Back-to-School Spending Could Dip 10%, But Sales Tax Holidays in 17 States Offer Parents Relief | Wealth of Geeks

As the back-to-school season approaches, parents are feeling the pinch. Amid persistent inflation and shrinking savings, school spending is expected to drop by 10 percent to $597 per student compared to last year. 

Parents prioritize school supplies over clothes and technology but are willing to splurge on specific items. Fifty-nine percent of parents surveyed plan to shop early, with 80% shopping at mass market retailers before looking online. Shoppers looking for deals will find them in 18 states that are eliminating sales tax for several days or more to help families save money on their back-to-school shopping.

Economic Pressures Drag Down Back-to-School Spending

The cost of school supplies has risen 23.7 percent over the past two years, according to the Bureau of Labor Statistics’ Consumer Price Index. Deloitte’s annual Back-to-School survey found that budget-conscious parents plan to prioritize their spending and search for ways to save.

Respondents expect to spend 14 percent less on clothes, 13 percent less on technology, and 20 percent more on back-to-school supplies. Despite these concerns, nearly 6 in 10 back-to-school shoppers are willing to splurge on higher quality items or treat their child with specific purchases.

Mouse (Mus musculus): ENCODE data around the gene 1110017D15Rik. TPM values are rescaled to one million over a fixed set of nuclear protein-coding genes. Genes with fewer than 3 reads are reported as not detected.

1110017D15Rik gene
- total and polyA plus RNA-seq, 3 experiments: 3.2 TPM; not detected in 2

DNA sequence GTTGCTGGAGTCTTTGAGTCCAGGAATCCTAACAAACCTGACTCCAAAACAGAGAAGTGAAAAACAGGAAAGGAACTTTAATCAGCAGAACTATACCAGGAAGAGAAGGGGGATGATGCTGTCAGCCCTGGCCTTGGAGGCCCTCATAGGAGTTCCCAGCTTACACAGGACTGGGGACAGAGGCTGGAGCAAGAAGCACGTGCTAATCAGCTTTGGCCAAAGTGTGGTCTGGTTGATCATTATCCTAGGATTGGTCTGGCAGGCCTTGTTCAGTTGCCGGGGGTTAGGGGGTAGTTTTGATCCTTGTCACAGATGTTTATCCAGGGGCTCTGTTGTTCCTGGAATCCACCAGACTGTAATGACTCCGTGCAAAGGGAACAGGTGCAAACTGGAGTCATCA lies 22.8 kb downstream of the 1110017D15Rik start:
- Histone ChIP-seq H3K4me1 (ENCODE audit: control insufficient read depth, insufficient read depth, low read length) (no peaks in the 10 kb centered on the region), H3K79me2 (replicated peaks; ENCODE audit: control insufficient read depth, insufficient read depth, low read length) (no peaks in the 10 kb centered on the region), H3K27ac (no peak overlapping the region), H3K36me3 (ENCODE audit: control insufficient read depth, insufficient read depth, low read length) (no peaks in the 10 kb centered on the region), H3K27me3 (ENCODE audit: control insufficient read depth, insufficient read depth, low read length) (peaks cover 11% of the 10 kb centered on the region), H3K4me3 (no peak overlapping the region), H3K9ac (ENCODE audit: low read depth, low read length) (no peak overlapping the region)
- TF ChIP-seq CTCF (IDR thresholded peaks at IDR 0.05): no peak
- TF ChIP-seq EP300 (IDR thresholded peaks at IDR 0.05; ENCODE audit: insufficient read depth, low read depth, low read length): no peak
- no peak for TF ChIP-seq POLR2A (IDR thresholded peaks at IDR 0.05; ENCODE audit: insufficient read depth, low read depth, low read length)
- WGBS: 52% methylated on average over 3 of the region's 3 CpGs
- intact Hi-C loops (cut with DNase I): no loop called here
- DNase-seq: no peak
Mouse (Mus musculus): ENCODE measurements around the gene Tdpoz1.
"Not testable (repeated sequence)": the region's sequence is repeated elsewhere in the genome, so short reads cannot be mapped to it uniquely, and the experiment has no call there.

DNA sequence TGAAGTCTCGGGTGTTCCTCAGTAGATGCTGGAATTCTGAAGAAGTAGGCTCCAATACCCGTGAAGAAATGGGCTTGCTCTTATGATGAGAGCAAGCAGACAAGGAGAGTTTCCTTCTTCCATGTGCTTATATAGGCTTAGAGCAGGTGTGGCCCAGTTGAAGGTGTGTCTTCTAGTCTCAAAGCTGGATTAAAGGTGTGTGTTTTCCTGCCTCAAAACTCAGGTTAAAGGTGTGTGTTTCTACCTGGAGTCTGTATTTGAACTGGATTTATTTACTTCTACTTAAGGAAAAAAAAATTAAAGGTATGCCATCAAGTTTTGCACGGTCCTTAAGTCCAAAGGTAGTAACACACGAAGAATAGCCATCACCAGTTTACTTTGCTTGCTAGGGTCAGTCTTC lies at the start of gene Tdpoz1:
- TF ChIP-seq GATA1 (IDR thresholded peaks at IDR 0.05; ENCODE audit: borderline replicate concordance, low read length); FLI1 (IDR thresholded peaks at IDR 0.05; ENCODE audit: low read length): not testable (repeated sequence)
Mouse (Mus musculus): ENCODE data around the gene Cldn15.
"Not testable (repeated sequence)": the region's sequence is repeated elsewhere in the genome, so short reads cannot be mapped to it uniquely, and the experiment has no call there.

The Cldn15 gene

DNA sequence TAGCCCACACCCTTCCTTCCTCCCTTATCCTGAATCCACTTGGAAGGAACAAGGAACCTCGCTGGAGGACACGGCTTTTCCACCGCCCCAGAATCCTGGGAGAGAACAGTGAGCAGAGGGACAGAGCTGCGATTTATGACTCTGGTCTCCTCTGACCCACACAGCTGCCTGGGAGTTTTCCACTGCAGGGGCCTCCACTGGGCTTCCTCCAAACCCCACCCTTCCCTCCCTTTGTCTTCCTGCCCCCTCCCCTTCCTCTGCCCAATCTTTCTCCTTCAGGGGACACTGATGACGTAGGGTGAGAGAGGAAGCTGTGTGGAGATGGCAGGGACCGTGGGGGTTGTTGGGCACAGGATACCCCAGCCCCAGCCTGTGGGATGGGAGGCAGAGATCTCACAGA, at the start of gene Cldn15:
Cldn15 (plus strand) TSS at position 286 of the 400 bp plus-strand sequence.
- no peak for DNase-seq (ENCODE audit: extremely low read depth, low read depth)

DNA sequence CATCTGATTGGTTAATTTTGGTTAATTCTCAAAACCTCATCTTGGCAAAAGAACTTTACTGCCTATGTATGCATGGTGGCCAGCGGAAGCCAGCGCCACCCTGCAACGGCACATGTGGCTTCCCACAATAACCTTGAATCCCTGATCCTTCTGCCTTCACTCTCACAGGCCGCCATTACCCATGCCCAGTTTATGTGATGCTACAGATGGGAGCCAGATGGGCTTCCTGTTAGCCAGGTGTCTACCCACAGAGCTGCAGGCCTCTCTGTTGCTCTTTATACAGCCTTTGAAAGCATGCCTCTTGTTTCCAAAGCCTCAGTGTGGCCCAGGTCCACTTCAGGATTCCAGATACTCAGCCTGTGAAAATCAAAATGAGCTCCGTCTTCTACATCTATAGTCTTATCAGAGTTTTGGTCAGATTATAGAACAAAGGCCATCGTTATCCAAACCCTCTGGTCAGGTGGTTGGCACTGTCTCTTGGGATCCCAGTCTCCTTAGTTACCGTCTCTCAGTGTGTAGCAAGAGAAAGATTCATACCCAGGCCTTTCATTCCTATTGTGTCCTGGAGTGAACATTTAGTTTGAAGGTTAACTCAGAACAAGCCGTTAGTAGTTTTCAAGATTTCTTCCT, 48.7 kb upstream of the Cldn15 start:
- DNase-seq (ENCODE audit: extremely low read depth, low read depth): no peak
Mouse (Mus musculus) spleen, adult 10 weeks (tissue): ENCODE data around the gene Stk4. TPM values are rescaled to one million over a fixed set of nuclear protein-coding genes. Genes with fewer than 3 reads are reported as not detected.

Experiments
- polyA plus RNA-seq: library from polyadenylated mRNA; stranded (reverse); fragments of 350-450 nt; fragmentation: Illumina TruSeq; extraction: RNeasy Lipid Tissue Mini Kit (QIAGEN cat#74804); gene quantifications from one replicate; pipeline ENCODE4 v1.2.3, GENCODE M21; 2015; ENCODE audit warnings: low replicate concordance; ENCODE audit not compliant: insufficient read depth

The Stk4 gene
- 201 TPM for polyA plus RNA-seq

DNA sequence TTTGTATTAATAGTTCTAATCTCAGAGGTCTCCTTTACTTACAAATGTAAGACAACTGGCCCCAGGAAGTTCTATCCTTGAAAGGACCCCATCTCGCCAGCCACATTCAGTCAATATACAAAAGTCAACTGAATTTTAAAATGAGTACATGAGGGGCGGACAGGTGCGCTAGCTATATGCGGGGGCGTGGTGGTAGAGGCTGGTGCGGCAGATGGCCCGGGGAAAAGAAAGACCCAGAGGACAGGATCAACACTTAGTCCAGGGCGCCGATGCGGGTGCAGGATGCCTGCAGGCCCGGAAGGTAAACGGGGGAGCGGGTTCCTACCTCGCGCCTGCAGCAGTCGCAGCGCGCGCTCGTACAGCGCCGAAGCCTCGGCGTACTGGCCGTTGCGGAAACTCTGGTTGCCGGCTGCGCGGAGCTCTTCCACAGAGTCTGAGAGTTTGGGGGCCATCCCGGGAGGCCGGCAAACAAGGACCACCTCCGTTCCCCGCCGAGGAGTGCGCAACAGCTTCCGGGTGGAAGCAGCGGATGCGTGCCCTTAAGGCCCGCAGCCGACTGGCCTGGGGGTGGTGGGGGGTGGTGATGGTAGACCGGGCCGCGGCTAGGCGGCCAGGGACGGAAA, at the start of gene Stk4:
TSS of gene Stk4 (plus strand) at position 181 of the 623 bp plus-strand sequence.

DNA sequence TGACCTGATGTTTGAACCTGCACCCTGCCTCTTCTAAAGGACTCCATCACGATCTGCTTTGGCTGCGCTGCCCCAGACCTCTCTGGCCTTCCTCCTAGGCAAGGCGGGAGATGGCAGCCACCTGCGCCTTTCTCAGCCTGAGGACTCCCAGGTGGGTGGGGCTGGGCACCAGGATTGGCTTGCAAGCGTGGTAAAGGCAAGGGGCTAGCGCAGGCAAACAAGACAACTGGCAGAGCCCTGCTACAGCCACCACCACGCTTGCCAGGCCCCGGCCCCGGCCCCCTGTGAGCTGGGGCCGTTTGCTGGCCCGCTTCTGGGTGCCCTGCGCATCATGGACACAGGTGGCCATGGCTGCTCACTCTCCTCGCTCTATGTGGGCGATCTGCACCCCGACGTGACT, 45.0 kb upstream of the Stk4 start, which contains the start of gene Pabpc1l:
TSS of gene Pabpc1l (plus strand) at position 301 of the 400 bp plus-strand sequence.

This year, 80 percent of parents are making mass merchants their top spot to shop, over online retailers, off-price retailers, and dollar stores. Whereas parents may have shopped at online shoe stores last year, in 2023, they’re heading to brick-and-mortar stores for deals. With interest rates high, 77 percent of families plan to shop with cash over credit cards.

17 States Offering Specific Sales Tax Savings

The Federation of Tax Administrators lists 18 states offering sales tax holidays. Unfortunately, in several states, information still needs to be updated from last year. Specific dates, savings, and eligible items vary. 

Arkansas: August 5 to 6 – Tax exemptions on clothing under $100 per item, school art supplies under $50 per purchase, select textbooks, and school supplies under $50 per item.